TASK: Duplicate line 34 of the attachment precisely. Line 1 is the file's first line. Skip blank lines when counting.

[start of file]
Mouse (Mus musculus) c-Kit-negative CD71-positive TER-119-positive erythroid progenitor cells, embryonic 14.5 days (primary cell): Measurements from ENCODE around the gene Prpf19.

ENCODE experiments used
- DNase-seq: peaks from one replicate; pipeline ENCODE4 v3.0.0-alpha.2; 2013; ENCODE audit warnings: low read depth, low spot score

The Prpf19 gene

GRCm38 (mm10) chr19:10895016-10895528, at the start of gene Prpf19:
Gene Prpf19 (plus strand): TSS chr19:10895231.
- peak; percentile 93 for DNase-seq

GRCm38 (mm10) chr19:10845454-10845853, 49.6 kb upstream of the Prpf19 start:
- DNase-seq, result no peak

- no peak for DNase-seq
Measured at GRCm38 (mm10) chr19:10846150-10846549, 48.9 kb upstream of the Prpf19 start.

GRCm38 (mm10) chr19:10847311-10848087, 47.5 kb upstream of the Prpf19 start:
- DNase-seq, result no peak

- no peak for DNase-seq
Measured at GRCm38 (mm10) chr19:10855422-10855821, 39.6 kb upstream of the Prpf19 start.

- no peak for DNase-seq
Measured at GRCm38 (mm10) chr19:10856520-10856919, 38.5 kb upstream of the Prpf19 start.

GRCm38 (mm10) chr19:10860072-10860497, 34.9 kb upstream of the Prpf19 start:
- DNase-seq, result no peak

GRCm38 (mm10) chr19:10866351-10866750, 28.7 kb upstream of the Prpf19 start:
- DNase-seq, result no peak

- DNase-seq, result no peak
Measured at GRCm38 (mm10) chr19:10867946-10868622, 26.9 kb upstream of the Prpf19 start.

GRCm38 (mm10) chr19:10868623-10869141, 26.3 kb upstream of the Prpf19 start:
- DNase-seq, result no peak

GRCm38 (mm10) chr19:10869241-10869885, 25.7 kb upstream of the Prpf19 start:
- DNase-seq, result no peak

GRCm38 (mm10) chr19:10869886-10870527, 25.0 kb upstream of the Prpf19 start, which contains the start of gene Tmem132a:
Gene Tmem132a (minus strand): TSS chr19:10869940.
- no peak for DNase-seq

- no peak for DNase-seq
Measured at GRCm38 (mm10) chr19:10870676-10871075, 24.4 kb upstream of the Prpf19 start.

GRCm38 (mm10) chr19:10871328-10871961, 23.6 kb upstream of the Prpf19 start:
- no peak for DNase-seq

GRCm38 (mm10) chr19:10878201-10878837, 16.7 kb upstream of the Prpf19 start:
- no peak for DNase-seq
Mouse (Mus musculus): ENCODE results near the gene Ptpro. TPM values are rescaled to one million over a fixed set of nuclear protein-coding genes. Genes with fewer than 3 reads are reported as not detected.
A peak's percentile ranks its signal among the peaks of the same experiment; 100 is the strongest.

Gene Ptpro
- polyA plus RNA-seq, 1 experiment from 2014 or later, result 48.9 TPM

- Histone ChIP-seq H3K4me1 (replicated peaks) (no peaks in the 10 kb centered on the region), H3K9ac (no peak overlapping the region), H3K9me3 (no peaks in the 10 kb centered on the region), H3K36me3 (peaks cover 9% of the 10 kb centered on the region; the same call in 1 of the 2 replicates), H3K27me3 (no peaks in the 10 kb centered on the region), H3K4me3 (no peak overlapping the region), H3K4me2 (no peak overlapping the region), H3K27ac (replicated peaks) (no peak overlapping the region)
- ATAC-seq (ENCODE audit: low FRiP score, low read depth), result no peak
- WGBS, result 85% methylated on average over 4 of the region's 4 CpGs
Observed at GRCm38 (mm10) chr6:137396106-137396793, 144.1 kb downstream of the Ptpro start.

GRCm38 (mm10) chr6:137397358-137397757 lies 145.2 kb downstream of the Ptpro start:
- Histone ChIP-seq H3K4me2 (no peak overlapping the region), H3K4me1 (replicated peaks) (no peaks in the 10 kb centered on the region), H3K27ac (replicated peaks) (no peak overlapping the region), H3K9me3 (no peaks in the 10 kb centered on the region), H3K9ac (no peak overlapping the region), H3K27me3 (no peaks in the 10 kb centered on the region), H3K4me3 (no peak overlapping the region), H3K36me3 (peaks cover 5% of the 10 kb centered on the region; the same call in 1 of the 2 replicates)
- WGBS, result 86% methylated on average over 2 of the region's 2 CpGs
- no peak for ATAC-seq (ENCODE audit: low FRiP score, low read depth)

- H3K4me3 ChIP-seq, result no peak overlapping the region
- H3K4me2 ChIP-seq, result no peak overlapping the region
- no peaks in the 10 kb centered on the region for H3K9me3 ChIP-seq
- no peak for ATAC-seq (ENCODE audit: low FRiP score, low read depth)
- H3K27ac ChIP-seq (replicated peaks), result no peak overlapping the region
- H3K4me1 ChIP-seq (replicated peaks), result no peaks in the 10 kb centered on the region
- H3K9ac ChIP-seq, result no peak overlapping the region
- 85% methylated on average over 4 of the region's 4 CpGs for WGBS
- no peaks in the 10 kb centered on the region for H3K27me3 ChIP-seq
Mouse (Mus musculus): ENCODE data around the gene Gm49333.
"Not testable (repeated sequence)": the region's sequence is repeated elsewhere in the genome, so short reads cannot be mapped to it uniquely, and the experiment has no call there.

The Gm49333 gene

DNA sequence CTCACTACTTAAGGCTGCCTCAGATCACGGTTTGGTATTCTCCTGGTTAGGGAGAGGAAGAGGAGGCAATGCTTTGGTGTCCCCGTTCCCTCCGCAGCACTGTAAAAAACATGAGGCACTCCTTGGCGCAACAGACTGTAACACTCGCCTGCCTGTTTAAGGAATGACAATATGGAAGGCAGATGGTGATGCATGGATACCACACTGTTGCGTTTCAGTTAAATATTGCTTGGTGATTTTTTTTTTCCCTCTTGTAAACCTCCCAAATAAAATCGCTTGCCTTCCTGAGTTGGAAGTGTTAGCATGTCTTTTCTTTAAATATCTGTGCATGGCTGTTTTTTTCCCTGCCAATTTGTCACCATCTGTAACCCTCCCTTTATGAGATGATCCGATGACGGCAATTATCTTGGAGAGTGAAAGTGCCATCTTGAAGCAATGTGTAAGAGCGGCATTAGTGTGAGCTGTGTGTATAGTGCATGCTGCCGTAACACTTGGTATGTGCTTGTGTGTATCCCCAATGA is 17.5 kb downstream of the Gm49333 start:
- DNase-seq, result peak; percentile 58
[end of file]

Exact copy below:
- no peak for DNase-seq